Saddle Up with City Ranch: bringing value to the city and children

It is not every day you see a horseback riding class in the middle of the city.

In downtown Baltimore, a unique partnership between the University of Maryland and City Ranch is creating a new learning opportunity for young people. City Ranch founder, Ahesahmahk Dahn provides the horses and the instructions.

According to Dahn, “City Ranch is an introductory riding program, and also an opportunity to do something with a purpose that’s not just riding. It’s about getting the children engaged in something, having them be exposed to STEM, they don’t even know they are being exposed to STEM, developing confidence, they don’t even know they are doing that, working with others.”

He grew up in Baltimore and learned about horses working at a local recreation center. Now, he is using those skills to give back to the community.

“It’s important to me because I grew up here and the town doesn’t have the best reputation in the world. And so, in order to change that you’ve got to bring something to the occasion--it’s not going to come to you. The things that will come to you none of us want: the crime, the poverty, the injustices, and all that. None of us want that. So, we have to bring something of value, and this is of value,” Dahn explains.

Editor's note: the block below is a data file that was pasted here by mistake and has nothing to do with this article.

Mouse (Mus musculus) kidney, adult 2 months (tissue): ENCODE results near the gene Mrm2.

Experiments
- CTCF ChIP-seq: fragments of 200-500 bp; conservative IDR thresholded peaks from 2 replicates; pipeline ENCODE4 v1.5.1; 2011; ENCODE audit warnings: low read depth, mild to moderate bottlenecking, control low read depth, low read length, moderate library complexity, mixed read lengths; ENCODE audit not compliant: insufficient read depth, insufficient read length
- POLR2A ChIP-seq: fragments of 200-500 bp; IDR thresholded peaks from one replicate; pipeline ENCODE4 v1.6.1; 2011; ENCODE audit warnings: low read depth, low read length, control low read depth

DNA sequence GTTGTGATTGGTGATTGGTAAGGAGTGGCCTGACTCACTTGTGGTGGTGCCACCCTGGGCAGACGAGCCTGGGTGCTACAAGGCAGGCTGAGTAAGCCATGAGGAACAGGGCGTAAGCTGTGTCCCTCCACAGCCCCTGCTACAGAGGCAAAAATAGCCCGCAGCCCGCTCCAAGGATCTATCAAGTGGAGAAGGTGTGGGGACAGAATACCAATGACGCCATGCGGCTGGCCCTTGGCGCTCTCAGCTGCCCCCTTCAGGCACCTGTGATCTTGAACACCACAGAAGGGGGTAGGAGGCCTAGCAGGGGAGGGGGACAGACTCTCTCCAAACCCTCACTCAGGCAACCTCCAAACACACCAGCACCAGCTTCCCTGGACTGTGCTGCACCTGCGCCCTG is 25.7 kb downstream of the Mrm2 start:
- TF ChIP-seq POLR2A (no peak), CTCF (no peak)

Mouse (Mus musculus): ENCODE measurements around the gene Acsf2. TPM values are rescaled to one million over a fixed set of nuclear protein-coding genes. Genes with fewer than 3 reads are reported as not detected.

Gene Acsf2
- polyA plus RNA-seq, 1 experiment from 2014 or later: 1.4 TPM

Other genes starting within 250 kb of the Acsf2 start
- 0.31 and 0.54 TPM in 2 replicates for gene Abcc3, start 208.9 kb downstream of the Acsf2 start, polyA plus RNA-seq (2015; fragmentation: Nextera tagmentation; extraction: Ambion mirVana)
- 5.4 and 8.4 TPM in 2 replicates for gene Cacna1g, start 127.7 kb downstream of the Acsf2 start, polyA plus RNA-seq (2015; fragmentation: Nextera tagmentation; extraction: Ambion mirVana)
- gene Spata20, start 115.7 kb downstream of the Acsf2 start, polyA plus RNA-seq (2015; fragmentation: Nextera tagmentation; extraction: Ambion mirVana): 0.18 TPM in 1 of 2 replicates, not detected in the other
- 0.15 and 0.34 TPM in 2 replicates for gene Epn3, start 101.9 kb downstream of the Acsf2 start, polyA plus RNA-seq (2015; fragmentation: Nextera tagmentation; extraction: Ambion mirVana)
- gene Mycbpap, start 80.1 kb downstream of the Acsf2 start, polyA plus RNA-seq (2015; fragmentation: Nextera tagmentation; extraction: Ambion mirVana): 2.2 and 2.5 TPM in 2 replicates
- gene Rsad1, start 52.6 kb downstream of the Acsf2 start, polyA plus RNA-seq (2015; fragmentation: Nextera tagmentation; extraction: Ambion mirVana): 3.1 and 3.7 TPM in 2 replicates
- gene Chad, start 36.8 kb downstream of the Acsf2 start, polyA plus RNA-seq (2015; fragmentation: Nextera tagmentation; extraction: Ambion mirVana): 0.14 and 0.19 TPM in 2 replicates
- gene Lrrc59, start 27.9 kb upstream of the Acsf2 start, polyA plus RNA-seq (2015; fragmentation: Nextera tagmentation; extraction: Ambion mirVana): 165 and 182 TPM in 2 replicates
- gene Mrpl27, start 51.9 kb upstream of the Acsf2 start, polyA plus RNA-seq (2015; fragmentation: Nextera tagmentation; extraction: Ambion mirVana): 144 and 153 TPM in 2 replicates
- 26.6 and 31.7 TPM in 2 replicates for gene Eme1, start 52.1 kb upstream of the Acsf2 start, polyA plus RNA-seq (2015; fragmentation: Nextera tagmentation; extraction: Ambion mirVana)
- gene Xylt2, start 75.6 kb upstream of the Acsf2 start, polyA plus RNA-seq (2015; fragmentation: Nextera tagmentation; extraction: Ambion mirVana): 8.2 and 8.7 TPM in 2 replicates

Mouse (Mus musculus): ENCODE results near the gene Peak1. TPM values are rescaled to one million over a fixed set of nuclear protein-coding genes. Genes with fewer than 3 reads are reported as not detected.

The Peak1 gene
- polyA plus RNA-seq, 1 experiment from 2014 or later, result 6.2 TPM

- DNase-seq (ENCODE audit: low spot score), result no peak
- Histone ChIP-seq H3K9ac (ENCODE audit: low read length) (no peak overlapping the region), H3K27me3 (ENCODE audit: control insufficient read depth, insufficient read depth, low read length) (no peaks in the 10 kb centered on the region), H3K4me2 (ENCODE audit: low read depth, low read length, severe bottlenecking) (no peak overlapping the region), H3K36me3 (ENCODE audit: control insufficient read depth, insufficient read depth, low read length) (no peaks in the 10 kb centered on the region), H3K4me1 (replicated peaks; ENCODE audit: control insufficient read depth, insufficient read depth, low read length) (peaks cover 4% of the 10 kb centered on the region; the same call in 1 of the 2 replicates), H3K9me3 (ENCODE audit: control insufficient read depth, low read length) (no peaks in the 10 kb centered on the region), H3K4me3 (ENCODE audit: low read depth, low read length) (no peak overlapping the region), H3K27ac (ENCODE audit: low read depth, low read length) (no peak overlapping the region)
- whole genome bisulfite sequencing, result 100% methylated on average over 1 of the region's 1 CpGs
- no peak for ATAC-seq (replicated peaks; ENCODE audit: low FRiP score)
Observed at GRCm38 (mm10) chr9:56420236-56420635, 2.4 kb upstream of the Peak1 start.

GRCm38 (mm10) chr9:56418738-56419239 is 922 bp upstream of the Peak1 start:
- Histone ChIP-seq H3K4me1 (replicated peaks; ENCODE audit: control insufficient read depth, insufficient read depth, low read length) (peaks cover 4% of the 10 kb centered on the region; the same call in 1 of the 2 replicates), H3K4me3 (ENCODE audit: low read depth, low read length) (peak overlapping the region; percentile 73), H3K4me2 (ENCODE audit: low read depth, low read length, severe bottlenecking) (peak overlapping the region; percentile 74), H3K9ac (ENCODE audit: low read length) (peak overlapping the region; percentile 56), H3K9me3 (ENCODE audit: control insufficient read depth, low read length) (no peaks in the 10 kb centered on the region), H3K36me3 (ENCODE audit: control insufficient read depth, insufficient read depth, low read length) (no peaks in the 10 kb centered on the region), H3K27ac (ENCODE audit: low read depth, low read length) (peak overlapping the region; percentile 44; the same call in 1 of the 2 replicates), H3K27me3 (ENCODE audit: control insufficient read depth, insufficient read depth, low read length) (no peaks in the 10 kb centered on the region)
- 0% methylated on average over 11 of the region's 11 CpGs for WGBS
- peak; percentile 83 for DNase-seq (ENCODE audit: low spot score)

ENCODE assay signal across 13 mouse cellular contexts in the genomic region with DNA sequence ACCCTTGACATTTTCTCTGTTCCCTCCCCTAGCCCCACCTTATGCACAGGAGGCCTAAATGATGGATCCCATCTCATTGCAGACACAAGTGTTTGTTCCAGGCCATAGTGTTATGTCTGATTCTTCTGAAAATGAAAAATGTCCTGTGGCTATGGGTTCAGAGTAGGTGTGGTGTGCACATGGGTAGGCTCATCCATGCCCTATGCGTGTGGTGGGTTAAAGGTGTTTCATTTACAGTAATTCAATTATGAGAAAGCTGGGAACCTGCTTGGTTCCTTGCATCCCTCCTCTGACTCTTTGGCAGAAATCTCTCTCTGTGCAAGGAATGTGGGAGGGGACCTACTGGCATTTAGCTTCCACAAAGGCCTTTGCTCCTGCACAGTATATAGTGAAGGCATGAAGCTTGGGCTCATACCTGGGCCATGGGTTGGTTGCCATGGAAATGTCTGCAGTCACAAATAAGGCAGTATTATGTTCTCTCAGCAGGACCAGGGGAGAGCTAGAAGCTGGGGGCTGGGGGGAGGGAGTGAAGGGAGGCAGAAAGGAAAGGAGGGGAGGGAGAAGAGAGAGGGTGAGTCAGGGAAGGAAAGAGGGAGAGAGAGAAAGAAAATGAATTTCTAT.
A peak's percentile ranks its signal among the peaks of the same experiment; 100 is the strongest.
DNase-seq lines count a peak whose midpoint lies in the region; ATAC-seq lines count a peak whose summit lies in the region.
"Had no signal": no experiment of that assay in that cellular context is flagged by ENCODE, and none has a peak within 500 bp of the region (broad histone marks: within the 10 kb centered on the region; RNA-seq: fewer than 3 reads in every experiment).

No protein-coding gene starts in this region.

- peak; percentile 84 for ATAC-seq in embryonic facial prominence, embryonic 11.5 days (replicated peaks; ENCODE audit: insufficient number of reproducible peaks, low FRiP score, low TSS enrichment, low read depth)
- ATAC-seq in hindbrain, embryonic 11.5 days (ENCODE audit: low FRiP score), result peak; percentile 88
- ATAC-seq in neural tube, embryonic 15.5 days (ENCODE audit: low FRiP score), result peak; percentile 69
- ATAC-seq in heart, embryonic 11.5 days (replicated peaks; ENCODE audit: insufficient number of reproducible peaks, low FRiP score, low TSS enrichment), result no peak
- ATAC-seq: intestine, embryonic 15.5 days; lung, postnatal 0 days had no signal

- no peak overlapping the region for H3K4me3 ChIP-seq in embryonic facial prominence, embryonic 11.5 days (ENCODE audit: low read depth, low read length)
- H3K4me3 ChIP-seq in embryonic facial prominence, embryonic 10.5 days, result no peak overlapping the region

Funded by a grant from Under Armor, the ten-week program takes place at the University of Maryland-Baltimore’s Biopark.

“It surprises a lot of people to think that a program like this can happen in the city, but as you can see there’s an awesome green space here in the city community,” he explains. “So, we thought why not use it to bring out the horses and let the kids ride and have a good time.”

Sarah Turner, a program specialist with the UMB Community Engagement Center says that it is a great learning opportunity for the kids.

“The kids all come from local surrounding neighborhoods in Baltimore city and they’ve been having a great time every day learning new skills, building their confidence, and learning how to ride a horse and take care of a horse, and it’s been a lot of fun,” Turner says.

We caught up with 10-year-old Cameron Cross and 12-year-old Marcus Johnson to learn what they love about the class.

Cameron: “We get to trot and then set up our horses, so we get to have our own experience... they teach you discipline and they, most importantly, teach you how to take care of the horses.”

Marcus: “My favorite things about riding horses is the fun of doing everything: the grooming and learning about the different types of horses...”

And, of course, they are learning a skill every good horseman has to learn-- determination when things get tough.

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